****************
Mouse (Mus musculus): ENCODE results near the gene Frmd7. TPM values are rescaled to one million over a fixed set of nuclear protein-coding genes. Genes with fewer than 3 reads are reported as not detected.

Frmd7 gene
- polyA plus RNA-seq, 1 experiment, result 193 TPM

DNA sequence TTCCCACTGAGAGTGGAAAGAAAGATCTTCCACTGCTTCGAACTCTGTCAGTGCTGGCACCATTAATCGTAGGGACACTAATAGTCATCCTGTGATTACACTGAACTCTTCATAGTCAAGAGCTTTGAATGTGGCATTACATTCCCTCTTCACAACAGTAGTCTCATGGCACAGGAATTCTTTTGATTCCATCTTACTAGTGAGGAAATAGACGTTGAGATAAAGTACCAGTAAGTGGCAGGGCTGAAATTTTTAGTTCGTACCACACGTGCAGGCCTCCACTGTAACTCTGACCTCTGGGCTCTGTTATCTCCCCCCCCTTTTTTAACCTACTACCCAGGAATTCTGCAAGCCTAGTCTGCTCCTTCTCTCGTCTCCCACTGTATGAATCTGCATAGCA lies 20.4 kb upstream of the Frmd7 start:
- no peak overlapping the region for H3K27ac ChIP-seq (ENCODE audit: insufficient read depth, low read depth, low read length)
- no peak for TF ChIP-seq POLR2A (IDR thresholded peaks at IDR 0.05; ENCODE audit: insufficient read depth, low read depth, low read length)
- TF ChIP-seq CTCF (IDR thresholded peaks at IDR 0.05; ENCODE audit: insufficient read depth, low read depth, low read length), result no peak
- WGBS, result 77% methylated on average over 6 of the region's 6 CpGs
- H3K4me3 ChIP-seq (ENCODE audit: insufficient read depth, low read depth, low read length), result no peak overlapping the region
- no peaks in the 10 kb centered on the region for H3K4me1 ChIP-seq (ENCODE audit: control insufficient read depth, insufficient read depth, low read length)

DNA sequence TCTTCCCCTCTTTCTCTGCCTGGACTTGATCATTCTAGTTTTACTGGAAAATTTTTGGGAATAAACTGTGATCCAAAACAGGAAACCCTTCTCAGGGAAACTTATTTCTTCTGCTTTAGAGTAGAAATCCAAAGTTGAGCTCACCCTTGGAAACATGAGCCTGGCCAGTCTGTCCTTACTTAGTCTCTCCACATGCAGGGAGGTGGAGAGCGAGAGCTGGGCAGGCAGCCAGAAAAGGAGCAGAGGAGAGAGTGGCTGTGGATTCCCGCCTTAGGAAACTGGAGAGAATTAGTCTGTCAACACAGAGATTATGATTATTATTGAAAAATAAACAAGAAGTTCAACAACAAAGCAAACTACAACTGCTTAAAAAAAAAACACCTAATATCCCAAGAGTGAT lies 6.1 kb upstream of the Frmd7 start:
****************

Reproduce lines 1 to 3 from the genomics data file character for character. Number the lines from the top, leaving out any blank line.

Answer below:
Mouse (Mus musculus): ENCODE results near the gene Frmd7. TPM values are rescaled to one million over a fixed set of nuclear protein-coding genes. Genes with fewer than 3 reads are reported as not detected.

Frmd7 gene
- polyA plus RNA-seq, 1 experiment, result 193 TPM